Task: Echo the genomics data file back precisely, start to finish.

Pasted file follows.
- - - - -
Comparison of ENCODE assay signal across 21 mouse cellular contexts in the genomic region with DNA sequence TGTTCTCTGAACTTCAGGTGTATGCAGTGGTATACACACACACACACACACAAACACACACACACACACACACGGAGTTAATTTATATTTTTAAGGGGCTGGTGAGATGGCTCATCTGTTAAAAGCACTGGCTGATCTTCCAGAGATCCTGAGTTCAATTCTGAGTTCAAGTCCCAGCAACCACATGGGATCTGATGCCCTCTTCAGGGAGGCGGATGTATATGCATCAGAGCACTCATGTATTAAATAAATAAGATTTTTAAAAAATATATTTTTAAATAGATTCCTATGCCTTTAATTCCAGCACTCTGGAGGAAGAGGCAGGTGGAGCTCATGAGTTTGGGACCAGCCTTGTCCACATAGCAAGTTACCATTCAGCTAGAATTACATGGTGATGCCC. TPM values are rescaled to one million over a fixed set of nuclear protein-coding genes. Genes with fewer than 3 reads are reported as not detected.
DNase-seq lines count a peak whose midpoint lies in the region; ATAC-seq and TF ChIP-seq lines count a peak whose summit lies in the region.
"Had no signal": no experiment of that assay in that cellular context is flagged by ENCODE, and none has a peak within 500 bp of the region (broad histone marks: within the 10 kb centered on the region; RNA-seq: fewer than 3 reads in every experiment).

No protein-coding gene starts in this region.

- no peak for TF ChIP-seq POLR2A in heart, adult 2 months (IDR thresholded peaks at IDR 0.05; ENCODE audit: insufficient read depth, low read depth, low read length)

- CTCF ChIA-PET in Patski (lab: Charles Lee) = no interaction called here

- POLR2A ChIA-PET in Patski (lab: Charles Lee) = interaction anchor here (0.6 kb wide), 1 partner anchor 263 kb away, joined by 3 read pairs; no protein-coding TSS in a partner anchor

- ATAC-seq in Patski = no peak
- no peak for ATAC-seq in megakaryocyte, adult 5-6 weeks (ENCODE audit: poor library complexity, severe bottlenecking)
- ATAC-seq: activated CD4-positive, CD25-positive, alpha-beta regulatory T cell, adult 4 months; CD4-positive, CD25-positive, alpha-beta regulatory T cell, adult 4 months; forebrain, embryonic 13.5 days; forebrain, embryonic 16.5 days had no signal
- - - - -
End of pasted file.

Comparison of ENCODE assay signal across 21 mouse cellular contexts in the genomic region with DNA sequence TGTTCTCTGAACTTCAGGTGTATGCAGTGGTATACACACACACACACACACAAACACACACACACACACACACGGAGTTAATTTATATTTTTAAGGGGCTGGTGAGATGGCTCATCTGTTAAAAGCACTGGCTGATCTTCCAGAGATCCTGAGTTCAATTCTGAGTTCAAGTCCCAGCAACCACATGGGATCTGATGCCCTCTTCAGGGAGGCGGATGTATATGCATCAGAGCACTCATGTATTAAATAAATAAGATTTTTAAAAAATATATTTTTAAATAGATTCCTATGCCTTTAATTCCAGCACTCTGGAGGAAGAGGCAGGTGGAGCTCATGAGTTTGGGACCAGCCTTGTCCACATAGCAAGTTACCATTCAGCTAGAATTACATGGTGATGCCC. TPM values are rescaled to one million over a fixed set of nuclear protein-coding genes. Genes with fewer than 3 reads are reported as not detected.
DNase-seq lines count a peak whose midpoint lies in the region; ATAC-seq and TF ChIP-seq lines count a peak whose summit lies in the region.
"Had no signal": no experiment of that assay in that cellular context is flagged by ENCODE, and none has a peak within 500 bp of the region (broad histone marks: within the 10 kb centered on the region; RNA-seq: fewer than 3 reads in every experiment).

No protein-coding gene starts in this region.

- no peak for TF ChIP-seq POLR2A in heart, adult 2 months (IDR thresholded peaks at IDR 0.05; ENCODE audit: insufficient read depth, low read depth, low read length)

- CTCF ChIA-PET in Patski (lab: Charles Lee) = no interaction called here

- POLR2A ChIA-PET in Patski (lab: Charles Lee) = interaction anchor here (0.6 kb wide), 1 partner anchor 263 kb away, joined by 3 read pairs; no protein-coding TSS in a partner anchor

- ATAC-seq in Patski = no peak
- no peak for ATAC-seq in megakaryocyte, adult 5-6 weeks (ENCODE audit: poor library complexity, severe bottlenecking)
- ATAC-seq: activated CD4-positive, CD25-positive, alpha-beta regulatory T cell, adult 4 months; CD4-positive, CD25-positive, alpha-beta regulatory T cell, adult 4 months; forebrain, embryonic 13.5 days; forebrain, embryonic 16.5 days had no signal